In fifth grade when all my friends were becoming avid readers of Nancy Drew, I was not a fan. I could read well enough to sit with the highest reading group in the class when we read aloud to the teacher, but it just didn’t grab me. Later, in high school and college, I read the classics and started to appreciate literature, but reading for fun eluded me until I was an adult.
Now, however, in my late sixties, I am losing my love of reading, and it’s not because of visual problems. My trifocals help me see just fine. Nor is it the time element. I am retired and could spend my whole day reading, after my daily walk and minimal chores. It is something else.
For one thing, fiction bores me. Maybe it’s because I have tried to write my own fiction and have taken the fiction-writer training. I recognize other writers struggling with the techniques of fiction, trying to keep the action going, trying to make characters likable or villainous, trying to “show not tell.” Maybe it’s because I am reading books other than the classics: modern women’s novels, bestsellers, pulp.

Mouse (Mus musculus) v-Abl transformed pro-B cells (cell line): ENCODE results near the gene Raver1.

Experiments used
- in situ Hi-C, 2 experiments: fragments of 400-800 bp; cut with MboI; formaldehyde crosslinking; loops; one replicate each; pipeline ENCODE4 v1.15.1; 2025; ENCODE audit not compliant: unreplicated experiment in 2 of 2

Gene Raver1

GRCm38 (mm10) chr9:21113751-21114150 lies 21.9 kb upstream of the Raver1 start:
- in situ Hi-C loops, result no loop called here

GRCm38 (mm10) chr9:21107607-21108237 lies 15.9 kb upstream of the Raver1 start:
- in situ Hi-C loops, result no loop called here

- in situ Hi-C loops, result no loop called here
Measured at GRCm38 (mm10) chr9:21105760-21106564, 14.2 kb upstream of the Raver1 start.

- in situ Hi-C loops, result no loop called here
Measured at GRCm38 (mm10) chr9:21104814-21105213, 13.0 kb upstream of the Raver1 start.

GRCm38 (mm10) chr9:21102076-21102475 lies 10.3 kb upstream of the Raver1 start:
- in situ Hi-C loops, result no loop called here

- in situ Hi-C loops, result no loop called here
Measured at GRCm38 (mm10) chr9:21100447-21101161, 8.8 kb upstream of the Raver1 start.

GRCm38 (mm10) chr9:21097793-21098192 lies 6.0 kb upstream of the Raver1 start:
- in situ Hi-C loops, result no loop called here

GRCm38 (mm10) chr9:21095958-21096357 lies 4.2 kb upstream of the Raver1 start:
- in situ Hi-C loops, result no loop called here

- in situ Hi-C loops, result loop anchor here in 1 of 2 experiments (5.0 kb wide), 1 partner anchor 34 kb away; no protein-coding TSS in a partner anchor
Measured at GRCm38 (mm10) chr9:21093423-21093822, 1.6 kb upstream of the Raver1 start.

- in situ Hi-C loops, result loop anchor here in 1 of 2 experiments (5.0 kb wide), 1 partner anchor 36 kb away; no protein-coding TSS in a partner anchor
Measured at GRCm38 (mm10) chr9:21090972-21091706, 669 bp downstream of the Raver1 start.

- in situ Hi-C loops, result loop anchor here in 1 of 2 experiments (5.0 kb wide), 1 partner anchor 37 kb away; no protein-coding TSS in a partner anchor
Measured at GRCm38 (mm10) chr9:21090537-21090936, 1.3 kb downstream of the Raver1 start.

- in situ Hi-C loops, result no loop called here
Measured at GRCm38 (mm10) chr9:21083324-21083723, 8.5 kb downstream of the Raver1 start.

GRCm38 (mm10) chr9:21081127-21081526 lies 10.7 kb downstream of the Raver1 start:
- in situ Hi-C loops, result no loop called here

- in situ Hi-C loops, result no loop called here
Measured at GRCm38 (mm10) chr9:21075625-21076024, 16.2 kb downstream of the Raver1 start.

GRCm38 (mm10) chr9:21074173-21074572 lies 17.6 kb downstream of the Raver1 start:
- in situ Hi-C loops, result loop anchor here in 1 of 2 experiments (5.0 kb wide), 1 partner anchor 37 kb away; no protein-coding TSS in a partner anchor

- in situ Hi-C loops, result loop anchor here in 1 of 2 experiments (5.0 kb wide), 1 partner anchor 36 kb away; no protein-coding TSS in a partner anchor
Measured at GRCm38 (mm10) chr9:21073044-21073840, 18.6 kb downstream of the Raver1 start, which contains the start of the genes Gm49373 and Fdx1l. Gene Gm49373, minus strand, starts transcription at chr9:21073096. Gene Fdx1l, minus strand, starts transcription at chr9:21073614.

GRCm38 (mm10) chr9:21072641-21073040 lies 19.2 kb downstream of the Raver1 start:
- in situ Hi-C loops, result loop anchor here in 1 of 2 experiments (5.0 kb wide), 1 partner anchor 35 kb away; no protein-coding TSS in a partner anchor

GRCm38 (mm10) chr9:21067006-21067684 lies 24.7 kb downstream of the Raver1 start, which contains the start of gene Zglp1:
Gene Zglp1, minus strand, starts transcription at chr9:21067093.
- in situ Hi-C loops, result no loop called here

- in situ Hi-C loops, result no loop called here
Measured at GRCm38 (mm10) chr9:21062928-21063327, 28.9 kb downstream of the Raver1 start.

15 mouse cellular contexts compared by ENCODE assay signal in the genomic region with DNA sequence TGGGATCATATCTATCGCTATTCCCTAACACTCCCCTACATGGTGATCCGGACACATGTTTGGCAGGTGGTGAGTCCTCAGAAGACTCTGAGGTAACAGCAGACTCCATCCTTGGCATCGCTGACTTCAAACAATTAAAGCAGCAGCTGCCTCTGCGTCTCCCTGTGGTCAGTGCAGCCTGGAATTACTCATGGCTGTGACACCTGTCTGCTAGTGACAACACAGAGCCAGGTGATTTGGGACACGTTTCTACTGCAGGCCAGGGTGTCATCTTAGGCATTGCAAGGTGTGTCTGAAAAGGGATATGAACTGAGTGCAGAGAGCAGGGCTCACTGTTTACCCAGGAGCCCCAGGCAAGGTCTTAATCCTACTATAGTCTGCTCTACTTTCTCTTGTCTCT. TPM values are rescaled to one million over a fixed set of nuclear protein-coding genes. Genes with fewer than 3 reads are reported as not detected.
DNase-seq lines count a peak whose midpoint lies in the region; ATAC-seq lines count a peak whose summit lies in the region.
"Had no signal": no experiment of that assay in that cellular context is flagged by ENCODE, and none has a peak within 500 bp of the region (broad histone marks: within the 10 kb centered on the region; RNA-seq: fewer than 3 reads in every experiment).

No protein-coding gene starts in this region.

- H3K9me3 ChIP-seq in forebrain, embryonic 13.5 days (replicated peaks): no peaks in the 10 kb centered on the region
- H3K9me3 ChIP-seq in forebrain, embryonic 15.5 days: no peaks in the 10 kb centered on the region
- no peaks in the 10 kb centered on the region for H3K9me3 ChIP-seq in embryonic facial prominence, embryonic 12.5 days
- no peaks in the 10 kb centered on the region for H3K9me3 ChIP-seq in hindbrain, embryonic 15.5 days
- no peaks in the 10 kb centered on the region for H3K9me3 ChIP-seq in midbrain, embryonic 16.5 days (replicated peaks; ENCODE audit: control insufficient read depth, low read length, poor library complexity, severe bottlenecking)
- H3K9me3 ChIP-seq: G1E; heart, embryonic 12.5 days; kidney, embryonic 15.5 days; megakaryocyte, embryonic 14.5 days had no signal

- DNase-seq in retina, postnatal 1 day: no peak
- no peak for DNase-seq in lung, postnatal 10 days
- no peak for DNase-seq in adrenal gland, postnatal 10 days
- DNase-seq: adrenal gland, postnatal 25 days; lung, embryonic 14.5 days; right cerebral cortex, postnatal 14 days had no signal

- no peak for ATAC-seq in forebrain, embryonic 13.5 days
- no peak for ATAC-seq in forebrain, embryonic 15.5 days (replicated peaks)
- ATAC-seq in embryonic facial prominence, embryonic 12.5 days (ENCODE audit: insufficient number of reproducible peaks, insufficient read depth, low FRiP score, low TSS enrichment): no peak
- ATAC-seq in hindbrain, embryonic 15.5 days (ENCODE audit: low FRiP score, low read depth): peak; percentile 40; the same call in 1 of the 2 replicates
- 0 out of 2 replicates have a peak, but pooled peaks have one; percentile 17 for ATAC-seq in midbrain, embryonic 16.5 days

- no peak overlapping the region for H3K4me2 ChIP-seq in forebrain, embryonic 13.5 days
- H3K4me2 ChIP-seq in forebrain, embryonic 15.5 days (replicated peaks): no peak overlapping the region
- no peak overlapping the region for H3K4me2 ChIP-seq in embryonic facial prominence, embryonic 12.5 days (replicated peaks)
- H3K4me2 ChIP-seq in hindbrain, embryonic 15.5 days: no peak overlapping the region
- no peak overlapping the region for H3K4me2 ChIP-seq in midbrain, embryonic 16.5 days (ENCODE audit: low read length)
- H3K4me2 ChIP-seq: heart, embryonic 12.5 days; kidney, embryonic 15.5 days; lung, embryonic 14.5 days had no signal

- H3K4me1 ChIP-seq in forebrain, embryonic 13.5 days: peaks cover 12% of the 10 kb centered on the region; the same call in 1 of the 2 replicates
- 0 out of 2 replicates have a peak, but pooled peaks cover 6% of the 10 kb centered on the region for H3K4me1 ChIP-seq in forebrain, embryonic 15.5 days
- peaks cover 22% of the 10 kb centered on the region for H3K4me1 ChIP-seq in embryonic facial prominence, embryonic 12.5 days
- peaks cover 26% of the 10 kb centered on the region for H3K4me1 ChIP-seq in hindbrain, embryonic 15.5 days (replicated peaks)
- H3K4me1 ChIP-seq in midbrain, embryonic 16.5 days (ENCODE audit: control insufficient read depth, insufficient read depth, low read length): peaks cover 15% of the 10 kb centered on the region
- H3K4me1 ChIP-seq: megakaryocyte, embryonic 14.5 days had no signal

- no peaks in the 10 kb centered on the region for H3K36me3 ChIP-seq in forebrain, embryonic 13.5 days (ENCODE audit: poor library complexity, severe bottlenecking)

Nonfiction used to engage me better, but now I often give up halfway through the book. It’s putting me to sleep with jargon, erudite arguments, or just tedious writing. I used to plow through the most professorly prose and at least get the gist. Not any more. Maybe my brain is starting to give up the struggle, or maybe I am unwilling to work that hard in my old age. The remaining years are too short to spend them reading hard books.
So, friends, if you know a book that you can promise won’t bore me or over-fly my head, please send me the title. I am willing to let go of my identity as a reader if I must, but maybe there is hope for me somewhere.